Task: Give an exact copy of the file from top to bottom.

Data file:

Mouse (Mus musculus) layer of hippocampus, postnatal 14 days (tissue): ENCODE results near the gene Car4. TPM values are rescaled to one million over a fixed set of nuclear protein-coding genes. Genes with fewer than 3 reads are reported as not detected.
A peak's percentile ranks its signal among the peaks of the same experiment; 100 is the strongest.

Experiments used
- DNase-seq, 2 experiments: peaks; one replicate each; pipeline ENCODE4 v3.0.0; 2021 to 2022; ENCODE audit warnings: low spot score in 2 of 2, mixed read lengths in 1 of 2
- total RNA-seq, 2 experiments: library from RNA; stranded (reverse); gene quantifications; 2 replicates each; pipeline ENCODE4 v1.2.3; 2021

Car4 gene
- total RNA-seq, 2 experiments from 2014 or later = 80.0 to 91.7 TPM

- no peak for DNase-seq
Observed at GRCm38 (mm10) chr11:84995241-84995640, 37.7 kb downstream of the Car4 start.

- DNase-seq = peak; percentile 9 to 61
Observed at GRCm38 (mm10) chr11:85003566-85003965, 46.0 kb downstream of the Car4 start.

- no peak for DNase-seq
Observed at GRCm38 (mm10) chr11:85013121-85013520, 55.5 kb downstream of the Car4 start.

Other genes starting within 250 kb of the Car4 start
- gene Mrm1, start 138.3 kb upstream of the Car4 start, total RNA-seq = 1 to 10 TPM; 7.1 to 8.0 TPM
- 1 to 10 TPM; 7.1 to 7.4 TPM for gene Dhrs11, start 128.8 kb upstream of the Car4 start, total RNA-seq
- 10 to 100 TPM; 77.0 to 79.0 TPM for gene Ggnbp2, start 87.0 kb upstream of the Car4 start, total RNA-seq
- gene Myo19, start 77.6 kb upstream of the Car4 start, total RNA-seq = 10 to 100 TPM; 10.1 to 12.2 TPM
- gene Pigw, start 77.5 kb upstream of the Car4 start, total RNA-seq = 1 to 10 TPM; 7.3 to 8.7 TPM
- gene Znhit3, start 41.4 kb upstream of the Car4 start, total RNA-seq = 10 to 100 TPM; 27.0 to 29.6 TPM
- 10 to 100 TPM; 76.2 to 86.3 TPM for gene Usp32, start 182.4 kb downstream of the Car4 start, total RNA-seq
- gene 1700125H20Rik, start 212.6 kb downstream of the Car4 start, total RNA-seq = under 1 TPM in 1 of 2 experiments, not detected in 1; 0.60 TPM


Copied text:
Mouse (Mus musculus) layer of hippocampus, postnatal 14 days (tissue): ENCODE results near the gene Car4. TPM values are rescaled to one million over a fixed set of nuclear protein-coding genes. Genes with fewer than 3 reads are reported as not detected.
A peak's percentile ranks its signal among the peaks of the same experiment; 100 is the strongest.

Experiments used
- DNase-seq, 2 experiments: peaks; one replicate each; pipeline ENCODE4 v3.0.0; 2021 to 2022; ENCODE audit warnings: low spot score in 2 of 2, mixed read lengths in 1 of 2
- total RNA-seq, 2 experiments: library from RNA; stranded (reverse); gene quantifications; 2 replicates each; pipeline ENCODE4 v1.2.3; 2021

Car4 gene
- total RNA-seq, 2 experiments from 2014 or later = 80.0 to 91.7 TPM

- no peak for DNase-seq
Observed at GRCm38 (mm10) chr11:84995241-84995640, 37.7 kb downstream of the Car4 start.

- DNase-seq = peak; percentile 9 to 61
Observed at GRCm38 (mm10) chr11:85003566-85003965, 46.0 kb downstream of the Car4 start.

- no peak for DNase-seq
Observed at GRCm38 (mm10) chr11:85013121-85013520, 55.5 kb downstream of the Car4 start.

Other genes starting within 250 kb of the Car4 start
- gene Mrm1, start 138.3 kb upstream of the Car4 start, total RNA-seq = 1 to 10 TPM; 7.1 to 8.0 TPM
- 1 to 10 TPM; 7.1 to 7.4 TPM for gene Dhrs11, start 128.8 kb upstream of the Car4 start, total RNA-seq
- 10 to 100 TPM; 77.0 to 79.0 TPM for gene Ggnbp2, start 87.0 kb upstream of the Car4 start, total RNA-seq
- gene Myo19, start 77.6 kb upstream of the Car4 start, total RNA-seq = 10 to 100 TPM; 10.1 to 12.2 TPM
- gene Pigw, start 77.5 kb upstream of the Car4 start, total RNA-seq = 1 to 10 TPM; 7.3 to 8.7 TPM
- gene Znhit3, start 41.4 kb upstream of the Car4 start, total RNA-seq = 10 to 100 TPM; 27.0 to 29.6 TPM
- 10 to 100 TPM; 76.2 to 86.3 TPM for gene Usp32, start 182.4 kb downstream of the Car4 start, total RNA-seq
- gene 1700125H20Rik, start 212.6 kb downstream of the Car4 start, total RNA-seq = under 1 TPM in 1 of 2 experiments, not detected in 1; 0.60 TPM